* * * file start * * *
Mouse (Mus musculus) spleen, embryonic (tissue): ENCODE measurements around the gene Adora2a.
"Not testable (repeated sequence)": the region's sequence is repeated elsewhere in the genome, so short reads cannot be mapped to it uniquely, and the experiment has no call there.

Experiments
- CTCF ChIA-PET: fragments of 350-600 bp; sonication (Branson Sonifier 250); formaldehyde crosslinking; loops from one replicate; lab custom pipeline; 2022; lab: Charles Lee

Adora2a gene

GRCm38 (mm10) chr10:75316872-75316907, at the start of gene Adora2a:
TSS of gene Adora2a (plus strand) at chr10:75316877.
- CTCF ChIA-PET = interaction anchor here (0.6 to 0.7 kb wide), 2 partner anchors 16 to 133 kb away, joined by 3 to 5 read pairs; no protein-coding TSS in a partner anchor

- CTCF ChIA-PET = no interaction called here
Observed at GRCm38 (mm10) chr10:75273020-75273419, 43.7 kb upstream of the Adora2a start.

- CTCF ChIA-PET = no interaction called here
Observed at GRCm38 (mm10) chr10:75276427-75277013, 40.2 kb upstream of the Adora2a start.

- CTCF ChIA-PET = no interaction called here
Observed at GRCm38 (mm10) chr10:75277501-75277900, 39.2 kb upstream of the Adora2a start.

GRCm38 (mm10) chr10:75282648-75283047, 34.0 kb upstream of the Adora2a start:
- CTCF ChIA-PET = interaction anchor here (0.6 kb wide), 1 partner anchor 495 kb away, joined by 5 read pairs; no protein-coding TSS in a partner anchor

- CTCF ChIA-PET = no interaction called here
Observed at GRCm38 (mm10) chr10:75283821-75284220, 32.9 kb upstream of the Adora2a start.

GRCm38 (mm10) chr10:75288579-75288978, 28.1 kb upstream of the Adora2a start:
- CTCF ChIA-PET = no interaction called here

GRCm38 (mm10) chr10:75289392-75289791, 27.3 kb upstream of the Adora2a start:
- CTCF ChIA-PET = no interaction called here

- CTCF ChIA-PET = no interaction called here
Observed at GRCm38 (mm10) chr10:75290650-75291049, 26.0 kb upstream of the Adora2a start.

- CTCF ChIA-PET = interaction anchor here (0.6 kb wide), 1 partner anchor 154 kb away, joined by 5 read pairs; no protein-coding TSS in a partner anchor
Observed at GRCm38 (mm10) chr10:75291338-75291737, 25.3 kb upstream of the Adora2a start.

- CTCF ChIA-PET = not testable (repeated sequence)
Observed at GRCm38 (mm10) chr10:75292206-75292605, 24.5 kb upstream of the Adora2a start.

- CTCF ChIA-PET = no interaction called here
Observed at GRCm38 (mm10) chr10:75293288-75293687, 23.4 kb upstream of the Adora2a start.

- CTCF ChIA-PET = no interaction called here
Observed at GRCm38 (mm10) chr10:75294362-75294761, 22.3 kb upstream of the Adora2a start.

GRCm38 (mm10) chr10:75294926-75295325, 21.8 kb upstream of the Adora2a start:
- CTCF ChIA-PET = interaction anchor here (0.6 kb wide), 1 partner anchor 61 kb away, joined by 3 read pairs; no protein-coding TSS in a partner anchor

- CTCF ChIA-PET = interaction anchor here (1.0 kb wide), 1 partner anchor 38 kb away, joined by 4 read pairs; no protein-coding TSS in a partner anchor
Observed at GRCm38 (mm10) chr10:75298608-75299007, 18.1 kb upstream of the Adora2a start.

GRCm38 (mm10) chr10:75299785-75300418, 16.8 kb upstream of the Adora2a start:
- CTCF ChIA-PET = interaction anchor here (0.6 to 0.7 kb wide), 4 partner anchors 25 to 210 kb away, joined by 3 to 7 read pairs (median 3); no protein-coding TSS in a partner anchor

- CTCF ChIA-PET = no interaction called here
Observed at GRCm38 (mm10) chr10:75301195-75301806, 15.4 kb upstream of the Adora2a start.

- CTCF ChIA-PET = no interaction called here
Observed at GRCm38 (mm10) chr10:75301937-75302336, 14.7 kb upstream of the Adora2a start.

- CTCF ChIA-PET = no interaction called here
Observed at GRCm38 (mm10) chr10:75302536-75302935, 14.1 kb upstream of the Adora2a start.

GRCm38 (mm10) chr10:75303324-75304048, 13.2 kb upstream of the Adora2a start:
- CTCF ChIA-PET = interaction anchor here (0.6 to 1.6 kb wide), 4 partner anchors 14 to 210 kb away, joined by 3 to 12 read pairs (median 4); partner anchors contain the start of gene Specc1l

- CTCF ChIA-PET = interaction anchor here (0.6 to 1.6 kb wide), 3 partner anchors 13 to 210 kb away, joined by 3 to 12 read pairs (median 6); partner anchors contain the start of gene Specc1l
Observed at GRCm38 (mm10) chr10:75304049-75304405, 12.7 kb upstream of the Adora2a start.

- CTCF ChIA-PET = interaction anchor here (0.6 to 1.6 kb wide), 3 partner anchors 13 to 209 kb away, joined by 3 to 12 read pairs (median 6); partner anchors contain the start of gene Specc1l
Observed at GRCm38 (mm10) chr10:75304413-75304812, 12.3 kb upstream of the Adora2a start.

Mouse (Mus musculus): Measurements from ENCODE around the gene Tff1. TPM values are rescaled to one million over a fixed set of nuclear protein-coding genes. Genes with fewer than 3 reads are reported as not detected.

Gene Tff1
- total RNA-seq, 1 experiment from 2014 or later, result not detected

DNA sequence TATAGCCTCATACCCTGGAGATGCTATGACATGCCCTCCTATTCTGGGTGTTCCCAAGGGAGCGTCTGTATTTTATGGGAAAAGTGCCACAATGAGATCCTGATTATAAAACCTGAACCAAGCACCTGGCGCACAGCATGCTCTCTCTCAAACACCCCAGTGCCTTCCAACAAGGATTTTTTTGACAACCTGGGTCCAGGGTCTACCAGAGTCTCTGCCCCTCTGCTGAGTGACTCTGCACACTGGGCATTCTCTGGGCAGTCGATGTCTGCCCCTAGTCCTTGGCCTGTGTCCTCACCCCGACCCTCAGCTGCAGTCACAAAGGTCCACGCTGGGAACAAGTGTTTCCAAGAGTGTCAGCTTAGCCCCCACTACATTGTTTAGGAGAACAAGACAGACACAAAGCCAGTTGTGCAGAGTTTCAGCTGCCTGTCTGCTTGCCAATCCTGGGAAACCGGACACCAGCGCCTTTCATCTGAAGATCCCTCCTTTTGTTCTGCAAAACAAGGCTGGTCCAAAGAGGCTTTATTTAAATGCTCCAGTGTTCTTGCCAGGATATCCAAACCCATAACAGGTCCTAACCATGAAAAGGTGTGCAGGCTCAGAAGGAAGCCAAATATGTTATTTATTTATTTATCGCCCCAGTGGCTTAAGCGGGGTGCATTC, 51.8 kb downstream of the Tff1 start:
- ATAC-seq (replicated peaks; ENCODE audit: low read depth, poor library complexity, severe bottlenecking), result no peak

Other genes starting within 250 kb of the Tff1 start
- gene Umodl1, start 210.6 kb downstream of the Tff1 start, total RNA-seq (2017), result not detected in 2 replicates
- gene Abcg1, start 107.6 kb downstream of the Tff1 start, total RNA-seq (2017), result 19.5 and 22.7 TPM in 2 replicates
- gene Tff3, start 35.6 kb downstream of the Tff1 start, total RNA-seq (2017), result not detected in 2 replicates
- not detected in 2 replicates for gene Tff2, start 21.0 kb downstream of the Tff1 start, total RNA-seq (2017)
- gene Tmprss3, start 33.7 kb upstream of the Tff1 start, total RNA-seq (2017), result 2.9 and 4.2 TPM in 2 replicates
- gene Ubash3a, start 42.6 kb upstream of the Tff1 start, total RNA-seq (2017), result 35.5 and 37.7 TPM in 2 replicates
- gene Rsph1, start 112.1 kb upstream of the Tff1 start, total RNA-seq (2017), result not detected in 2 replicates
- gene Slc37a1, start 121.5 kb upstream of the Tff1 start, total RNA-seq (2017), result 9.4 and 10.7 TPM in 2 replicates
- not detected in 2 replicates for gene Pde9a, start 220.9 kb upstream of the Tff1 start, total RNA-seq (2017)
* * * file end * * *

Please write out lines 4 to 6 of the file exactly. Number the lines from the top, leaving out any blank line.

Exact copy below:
- CTCF ChIA-PET: fragments of 350-600 bp; sonication (Branson Sonifier 250); formaldehyde crosslinking; loops from one replicate; lab custom pipeline; 2022; lab: Charles Lee

Adora2a gene

GRCm38 (mm10) chr10:75316872-75316907, at the start of gene Adora2a: